What is a bivocational pastor? This is a term that we hear more and more in this particular time in the history of the church. It is a necessity in so many of our churches due to the areas in which these men serve. With the high cost of living and the decline in people to fill our churches, it is a fact of life that many pastors have two or more vocations.
I believe that over 50 percent of churches in the Tennessee Baptist Convention fall into this category. The statistic is not something to be ashamed of, but rather it speaks to the determination of those congregations to keep up the good fight. These churches are, for the most part, very active in the work of the Lord.
Twenty-two out of the 25 churches in the Alpha Baptist Association have bivocational pastors. All of these churches are striving to meet the needs of their people and the community where they are located. These are not churches that have been forgotten, but are active fellowships that have a strong biblical presence. They teach and preach the Word of the Lord and give to most, if not all, of the TBC and Southern Baptist Convention causes.
When one of these congregations loses its pastor it is routinely very difficult for them to find another pastor. Oh, there will be several who want the position if the church will meet their requirements. But many times the requirements asked for are out of the churches reach due to limited finances, small community size and enough qualified men who will accept the challenges that face a bivocational ministry.
Bivocational ministry is difficult for someone who has a full-time mind set. Most of these situations are full-time ministry with part-time pay and benefits. They are still on call 24/7. They preach and teach two-three times per week, they visit the sick at home or in the hospital, they visit shut-ins and they serve in leadership roles on state and association committees and boards. Yet, they still have a full-time job outside of the church.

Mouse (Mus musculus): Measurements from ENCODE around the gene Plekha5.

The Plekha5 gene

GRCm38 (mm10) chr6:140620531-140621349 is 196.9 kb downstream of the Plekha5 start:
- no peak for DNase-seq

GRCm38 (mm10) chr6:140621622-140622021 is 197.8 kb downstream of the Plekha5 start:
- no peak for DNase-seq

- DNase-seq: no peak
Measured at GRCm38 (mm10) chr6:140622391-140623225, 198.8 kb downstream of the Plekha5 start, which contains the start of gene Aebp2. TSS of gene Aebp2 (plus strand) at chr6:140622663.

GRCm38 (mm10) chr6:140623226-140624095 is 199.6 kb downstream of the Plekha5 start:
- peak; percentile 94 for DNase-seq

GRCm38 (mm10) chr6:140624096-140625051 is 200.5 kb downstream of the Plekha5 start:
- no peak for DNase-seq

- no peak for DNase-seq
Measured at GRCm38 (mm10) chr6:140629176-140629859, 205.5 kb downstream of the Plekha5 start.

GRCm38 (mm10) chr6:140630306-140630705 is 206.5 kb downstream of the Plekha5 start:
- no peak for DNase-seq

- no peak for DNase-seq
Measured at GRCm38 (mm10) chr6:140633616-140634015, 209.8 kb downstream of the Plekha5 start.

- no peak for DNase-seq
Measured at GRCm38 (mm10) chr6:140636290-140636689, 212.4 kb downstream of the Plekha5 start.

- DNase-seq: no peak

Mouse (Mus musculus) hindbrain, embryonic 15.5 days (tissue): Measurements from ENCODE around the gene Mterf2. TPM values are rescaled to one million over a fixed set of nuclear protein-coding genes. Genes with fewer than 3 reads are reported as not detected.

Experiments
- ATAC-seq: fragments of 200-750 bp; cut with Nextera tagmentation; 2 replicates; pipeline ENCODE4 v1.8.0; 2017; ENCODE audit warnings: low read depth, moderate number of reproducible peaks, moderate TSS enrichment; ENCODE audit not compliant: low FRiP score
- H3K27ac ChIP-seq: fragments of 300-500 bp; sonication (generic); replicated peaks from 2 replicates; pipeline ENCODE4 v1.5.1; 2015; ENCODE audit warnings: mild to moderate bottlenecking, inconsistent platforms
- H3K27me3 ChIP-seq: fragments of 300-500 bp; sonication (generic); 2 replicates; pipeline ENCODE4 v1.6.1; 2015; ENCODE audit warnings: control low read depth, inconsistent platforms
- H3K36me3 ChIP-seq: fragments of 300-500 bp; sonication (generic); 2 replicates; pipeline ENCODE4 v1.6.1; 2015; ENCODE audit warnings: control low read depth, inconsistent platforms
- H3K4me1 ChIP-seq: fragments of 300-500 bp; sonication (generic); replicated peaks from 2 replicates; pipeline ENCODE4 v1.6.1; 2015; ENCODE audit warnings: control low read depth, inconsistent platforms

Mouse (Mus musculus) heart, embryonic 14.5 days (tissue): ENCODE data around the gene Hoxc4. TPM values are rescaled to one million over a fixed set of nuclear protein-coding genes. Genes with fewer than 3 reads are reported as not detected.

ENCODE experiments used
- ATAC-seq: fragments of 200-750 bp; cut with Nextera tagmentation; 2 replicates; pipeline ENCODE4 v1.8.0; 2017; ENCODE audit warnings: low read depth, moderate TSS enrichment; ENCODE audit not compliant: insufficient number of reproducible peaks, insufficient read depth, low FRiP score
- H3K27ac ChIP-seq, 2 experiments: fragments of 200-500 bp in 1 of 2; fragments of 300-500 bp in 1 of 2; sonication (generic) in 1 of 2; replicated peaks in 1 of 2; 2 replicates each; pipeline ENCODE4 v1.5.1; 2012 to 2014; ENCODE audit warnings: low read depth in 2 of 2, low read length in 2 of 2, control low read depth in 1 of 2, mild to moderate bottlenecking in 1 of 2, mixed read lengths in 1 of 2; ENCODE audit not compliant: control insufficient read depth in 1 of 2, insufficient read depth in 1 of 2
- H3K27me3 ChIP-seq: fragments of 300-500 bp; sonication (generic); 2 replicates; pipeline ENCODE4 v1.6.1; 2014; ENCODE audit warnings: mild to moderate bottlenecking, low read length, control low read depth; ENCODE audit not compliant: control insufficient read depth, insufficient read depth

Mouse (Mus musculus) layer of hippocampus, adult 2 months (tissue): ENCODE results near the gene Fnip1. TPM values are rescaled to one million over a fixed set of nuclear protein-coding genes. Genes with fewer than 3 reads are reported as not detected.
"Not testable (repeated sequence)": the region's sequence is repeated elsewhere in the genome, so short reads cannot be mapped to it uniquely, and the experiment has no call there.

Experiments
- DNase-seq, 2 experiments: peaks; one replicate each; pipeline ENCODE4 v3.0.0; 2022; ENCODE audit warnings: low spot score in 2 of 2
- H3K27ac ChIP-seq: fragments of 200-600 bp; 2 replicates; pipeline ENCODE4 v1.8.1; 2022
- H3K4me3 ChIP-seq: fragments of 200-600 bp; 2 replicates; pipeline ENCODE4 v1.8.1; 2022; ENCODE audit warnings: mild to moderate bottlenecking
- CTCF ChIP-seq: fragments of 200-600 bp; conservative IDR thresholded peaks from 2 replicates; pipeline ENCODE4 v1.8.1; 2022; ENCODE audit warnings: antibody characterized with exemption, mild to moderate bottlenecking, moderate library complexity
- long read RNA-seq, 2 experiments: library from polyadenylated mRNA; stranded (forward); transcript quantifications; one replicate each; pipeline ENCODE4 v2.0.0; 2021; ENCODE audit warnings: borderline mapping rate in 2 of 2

During my almost 30 years as a pastor and now director of missions, both full-time and bi-vocational, I have had many other professions as well. I have worked in a cotton gin. I have been a plant manager, a supervisor of assembly lines, a painter, a school bus driver and a substitute school teacher. I have done construction of houses. I did these jobs while raising my family and attending college and seminary.
My wife has also had to work outside the home to help provide for our needs as we raised our family. Without her love for the Lord and the ministry, I would have not been able to have the freedom to serve as I have. Most bivocational servants have traveled this same path.
Many times bivocational pastors feel that they are considered a little lower on the ministry ladder. Some have even been told they do not have the right stuff to serve a “full-time congregation.” How shameful is that? It is a high calling from the Lord to serve in a bivocational church. It takes a man who is dedicated to the Lord and to the work of the Lord to be able to finish well in bivocational ministry. Never allow those who see you as “not making the grade” dampen your zeal to serve in whatever place that you are led to do so. You serve at the pleasure of the Lord, not man.
Just because a man is serving in a bivocational ministry doesn’t have any bearing on his credentials or calling. I believe that every church deserves to have the very best servant possible regardless of its size. Some of the best and brightest preachers I know are serving in small rural churches. They serve there because God has placed them there.
I have no shortage of resumes at my office from pastors all over this nation seeking a new place of service. However, most do not seek a bivocational church. They want a church that can provide a wonderful salary, great housing allowance and exceptional benefits. When I share with them what is available they say they will pray about it and get back to me. They never call back.
Bivocational pastors are a special breed of men who will do whatever is required to serve the Lord wherever He leads them. They serve at the pleasure of the Lord.
We need more men who are willing and able to serve as a bivocational pastor, who can make their living outside the church if necessary and have that calling from God to be all that he can be in the church while serving Him.
I salute all bivocational min-isters across this great convention and encourage them to stick to the stuff. Do not let anyone confuse you as to your calling.
You are a blessing to the churches you serve. I believe that you are among the giants of the faith. The Apostle Paul was bivocational as were many others who have finished their courses well.
May God bless all our bi-vocational ministers wherever they are serving. B&R